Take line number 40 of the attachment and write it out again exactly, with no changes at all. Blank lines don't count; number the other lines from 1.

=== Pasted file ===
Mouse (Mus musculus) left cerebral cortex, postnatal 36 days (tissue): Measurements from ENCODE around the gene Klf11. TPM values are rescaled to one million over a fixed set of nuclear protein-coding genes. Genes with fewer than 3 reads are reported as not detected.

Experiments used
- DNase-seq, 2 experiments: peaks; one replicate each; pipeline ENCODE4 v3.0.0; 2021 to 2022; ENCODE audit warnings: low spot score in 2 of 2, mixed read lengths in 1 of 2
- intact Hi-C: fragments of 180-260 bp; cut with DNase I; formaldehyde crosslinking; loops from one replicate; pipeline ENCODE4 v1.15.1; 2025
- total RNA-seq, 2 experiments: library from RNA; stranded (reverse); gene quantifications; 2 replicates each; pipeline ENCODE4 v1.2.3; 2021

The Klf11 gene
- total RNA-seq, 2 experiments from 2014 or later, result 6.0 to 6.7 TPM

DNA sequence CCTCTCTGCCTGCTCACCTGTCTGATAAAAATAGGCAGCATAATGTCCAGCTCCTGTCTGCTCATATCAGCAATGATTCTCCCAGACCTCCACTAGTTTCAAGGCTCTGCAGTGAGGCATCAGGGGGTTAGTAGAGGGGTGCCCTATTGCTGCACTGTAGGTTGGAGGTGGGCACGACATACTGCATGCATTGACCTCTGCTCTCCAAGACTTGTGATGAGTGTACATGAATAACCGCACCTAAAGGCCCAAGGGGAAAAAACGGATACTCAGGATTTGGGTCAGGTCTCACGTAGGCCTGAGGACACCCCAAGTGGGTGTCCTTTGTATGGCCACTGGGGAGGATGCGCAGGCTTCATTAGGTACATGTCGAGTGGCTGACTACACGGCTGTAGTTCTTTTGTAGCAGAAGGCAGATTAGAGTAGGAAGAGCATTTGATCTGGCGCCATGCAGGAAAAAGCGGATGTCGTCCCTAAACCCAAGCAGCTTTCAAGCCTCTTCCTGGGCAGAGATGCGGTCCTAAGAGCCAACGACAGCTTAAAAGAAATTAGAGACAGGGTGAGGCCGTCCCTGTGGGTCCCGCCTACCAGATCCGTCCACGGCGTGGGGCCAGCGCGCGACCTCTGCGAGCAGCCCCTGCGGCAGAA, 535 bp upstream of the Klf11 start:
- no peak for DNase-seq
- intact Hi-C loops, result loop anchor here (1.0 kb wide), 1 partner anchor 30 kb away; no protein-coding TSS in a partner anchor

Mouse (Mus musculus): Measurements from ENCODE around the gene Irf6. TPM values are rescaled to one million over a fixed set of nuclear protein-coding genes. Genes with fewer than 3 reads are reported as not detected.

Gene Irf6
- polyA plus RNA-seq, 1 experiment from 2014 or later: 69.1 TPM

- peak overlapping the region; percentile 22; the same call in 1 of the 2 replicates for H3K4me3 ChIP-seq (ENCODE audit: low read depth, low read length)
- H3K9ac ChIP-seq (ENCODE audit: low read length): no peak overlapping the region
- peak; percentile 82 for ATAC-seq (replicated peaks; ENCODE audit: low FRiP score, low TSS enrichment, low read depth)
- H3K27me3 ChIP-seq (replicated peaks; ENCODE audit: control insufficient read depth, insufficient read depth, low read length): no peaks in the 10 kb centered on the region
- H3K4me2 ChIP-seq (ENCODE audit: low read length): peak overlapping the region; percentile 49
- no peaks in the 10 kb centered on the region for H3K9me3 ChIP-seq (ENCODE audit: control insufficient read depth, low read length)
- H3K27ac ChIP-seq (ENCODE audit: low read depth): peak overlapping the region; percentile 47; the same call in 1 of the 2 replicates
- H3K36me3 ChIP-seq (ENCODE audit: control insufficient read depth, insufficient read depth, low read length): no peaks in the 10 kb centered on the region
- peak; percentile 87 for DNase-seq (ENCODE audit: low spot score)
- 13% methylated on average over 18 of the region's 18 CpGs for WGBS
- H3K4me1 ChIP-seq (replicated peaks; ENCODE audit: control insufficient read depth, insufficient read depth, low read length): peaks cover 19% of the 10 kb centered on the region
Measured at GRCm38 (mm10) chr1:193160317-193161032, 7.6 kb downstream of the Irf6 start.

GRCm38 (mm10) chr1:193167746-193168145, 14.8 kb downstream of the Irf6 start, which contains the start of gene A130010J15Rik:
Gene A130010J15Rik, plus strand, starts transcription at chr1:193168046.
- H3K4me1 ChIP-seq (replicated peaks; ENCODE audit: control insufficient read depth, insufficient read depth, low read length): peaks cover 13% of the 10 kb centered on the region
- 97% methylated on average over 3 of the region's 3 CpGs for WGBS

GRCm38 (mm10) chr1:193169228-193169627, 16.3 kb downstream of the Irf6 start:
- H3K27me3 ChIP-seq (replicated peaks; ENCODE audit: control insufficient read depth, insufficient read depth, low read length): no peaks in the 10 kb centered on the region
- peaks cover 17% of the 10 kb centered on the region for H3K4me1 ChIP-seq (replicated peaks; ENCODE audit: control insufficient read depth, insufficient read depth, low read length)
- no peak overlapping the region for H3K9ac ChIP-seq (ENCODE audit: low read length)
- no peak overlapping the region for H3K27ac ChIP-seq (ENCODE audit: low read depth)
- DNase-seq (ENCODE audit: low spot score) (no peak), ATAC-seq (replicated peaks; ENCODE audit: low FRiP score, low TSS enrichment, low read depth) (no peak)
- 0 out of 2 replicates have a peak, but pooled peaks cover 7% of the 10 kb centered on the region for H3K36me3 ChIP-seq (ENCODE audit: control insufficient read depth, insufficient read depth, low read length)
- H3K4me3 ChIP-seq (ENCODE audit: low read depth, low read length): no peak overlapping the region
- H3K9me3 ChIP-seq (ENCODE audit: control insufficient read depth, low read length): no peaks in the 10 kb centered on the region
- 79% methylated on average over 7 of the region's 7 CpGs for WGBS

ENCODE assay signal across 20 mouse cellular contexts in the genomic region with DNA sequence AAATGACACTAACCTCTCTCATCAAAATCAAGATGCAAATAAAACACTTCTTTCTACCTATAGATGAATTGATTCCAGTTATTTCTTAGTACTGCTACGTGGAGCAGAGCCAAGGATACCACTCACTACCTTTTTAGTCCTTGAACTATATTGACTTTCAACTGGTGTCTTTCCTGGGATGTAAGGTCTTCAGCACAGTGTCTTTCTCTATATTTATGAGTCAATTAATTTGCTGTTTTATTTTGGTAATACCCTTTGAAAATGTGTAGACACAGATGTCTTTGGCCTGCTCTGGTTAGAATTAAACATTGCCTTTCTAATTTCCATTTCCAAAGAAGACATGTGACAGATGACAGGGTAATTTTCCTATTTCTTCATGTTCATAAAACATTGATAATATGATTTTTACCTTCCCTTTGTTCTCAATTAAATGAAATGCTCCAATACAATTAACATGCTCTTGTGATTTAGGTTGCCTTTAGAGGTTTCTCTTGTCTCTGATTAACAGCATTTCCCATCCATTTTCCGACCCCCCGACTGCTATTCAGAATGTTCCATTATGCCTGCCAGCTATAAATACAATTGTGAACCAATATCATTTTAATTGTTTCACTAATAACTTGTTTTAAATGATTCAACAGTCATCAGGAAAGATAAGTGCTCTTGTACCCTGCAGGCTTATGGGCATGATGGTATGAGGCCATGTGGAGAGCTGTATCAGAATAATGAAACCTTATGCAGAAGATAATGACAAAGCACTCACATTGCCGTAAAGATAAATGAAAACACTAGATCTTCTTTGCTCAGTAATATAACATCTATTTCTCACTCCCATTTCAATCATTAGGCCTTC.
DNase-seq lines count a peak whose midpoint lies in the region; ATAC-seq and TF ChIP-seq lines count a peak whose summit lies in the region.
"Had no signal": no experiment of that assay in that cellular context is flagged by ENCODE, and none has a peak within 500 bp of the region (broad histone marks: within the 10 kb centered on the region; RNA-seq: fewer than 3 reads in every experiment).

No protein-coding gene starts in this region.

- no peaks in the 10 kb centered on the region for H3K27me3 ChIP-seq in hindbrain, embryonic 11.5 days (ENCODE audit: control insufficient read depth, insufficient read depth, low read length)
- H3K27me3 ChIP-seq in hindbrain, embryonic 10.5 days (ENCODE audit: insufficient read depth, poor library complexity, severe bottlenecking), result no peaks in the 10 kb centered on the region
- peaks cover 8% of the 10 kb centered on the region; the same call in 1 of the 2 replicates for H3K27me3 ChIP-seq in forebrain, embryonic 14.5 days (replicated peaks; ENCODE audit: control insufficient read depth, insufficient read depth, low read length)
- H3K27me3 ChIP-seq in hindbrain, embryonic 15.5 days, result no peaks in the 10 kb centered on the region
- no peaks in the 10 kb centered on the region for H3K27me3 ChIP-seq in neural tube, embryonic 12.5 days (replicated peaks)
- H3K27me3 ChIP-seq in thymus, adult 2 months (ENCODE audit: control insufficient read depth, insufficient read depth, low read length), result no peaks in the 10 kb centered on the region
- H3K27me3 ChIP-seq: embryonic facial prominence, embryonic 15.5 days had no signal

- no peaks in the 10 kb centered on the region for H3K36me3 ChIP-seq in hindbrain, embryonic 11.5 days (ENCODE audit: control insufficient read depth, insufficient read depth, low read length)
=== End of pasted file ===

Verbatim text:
ENCODE assay signal across 20 mouse cellular contexts in the genomic region with DNA sequence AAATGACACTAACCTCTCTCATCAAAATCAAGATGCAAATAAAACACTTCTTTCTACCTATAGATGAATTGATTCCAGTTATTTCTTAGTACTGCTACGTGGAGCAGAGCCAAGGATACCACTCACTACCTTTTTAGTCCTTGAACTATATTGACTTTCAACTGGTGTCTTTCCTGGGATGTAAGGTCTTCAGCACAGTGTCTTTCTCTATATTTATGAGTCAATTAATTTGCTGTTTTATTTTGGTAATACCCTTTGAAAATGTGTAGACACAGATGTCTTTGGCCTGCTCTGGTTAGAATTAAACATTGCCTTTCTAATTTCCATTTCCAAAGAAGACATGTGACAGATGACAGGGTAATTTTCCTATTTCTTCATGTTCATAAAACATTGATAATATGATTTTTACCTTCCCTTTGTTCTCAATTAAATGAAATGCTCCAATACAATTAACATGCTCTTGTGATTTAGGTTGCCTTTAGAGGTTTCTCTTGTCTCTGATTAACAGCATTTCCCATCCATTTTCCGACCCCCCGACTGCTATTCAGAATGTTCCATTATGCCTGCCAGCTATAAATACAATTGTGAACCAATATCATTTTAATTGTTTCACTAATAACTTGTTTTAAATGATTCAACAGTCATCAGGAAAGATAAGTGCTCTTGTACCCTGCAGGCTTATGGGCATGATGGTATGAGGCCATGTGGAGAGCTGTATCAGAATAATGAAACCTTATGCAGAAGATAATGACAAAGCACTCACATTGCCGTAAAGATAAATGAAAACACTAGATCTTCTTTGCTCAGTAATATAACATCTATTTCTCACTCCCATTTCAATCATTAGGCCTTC.